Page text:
New York Times

Omigod, Omigod! An Automated Restaurant! The End Is Nigh!

Is Eatsa really the "restaurant of the future," or just a high-tech throwback to the automat of the past?

Is Eatsa really the “restaurant of the future,” or just a high-tech throwback to the automat of the past?

Okay, I’m a little late on this post as I’ve been deeply immersed in something else, but I just couldn’t let slip by this credulous piece in the New York Times touting the jobless “Restaurant of the Future“:

The restaurant, Eatsa, the first outlet in a company with national ambitions, is almost fully automated. There are no waiters or even an order taker behind a counter. There is no counter. There are unseen people helping to prepare the food, but there are plans to fully automate that process, too, if it can be done less expensively than employing people.

For optimists, it’s a way to make restaurant-going more efficient and less expensive. For pessimists, it’s the latest example of how machines are stealing people’s jobs. Either way, it’s like heaven for misanthropes, or those who are in too much of a hurry to chat with a server. … It might be a harbinger of a future in which eating out no longer involves waiters.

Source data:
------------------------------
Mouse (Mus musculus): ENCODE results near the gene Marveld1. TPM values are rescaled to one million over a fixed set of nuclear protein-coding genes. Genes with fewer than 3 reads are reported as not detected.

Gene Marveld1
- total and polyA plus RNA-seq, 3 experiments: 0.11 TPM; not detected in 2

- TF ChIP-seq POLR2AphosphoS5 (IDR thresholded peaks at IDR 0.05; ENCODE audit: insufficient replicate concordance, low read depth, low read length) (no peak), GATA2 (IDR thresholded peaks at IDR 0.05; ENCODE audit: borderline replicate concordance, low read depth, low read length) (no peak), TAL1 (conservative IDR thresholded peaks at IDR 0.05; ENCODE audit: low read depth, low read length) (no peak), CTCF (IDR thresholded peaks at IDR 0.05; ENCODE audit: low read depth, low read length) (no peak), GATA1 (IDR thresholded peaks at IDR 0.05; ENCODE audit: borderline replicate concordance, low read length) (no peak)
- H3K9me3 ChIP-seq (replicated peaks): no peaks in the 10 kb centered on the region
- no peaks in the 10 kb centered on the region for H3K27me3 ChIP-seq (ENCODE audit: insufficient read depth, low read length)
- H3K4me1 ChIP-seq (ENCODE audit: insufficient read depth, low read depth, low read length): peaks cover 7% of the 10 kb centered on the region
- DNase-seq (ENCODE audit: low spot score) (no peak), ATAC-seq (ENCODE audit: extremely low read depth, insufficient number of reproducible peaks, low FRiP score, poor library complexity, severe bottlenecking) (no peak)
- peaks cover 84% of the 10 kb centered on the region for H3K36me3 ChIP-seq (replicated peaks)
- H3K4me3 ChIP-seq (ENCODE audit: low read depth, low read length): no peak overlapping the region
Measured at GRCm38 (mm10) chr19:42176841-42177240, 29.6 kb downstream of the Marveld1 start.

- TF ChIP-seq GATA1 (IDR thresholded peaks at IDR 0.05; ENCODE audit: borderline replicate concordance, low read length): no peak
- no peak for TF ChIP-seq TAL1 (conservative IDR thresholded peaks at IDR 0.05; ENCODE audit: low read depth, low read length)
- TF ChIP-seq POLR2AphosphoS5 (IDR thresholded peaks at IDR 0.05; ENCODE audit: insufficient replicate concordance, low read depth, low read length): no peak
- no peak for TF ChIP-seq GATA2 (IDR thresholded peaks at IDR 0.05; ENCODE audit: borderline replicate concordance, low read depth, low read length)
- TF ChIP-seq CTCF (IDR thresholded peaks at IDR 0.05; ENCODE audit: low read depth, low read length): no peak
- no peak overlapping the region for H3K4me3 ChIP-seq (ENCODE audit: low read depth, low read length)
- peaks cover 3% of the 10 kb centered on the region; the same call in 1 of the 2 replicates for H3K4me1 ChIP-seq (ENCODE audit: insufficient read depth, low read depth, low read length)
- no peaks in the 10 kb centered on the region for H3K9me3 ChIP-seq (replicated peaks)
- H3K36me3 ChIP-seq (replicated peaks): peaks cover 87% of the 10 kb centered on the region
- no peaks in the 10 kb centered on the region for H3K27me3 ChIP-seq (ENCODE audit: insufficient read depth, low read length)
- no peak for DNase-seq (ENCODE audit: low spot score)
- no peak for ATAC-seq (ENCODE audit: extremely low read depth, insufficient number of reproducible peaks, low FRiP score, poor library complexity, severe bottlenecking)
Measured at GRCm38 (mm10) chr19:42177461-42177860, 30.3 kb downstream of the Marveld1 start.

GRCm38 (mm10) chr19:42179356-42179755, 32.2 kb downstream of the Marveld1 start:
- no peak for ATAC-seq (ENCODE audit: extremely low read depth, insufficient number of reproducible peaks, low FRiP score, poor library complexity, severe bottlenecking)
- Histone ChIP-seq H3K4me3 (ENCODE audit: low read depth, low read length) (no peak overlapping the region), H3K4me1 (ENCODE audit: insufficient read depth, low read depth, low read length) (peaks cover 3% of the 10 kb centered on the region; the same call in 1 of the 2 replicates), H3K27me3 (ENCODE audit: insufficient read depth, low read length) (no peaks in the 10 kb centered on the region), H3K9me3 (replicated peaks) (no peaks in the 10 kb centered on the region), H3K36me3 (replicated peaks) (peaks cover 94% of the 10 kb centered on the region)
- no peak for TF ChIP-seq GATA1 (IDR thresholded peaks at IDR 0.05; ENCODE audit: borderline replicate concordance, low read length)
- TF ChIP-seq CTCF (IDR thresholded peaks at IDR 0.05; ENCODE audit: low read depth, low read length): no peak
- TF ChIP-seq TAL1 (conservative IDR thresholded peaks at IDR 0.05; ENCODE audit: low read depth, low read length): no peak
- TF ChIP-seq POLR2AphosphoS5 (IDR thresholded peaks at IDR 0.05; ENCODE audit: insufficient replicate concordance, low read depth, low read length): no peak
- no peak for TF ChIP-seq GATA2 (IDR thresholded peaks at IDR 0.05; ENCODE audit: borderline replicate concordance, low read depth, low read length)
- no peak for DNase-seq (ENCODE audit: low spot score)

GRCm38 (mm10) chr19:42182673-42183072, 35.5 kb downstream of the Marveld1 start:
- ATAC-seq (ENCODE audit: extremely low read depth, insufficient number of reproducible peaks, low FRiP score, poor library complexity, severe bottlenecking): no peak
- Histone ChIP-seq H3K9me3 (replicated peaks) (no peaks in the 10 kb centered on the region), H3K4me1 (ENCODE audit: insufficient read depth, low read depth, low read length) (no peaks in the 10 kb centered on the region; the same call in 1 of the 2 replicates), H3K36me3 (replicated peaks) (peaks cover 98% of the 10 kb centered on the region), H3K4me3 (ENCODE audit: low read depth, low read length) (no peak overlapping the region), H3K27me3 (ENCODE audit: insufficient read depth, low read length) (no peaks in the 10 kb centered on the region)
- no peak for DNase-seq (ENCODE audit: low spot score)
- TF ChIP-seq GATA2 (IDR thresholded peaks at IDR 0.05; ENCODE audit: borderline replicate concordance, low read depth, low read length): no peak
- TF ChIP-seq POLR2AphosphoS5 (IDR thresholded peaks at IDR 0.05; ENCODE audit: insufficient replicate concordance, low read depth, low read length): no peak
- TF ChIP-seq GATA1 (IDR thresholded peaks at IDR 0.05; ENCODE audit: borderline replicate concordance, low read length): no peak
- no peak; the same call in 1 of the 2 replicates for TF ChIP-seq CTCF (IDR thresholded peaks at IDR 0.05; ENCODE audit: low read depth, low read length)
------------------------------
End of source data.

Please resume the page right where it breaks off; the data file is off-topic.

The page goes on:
Oh please.

Microwave quinoaFirst of all, I already have a glass-faced cubby that serves me hot food when I tap on it. It’s called a “microwave oven.” So if I want to wolf down something fast, cheap, and machine-made, I can simply pop a frozen entree into and out of the office microwave in less time than it takes me to ride the elevator down to the lobby—and with a helluva lot more variety than Eatsa’s menu of “eight quinoa bowls.” (Seriously. All Eatsa serves is quinoa.)

Second, apart from its touch-screen ordering kiosks and its Star Trek chic sensibilities, there’s nothing particularly futuristic about Eatsa’s automated restaurant. If anything, the whole concept comes off as downright nostalgic to those of us who fondly remember the old Horn & Hardart Automats.

The Horn & Hardart Automat: plus ça change, plus c'est la même chose

The Horn & Hardart Automat: plus ça change, plus c’est la même chose

Horn & Hardart opened its first restaurant in Philadelphia way back in 1888, and its first Automat back in 1902; the last Automat closed in New York City in 1991. During the concept’s 89-year run, millions of New Yorkers and Philadelphians made a daily routine of purchasing freshly prepared meals through the futuristic chrome-and-glass-doored cubbies at their local Automat. According to Smithsonian magazine: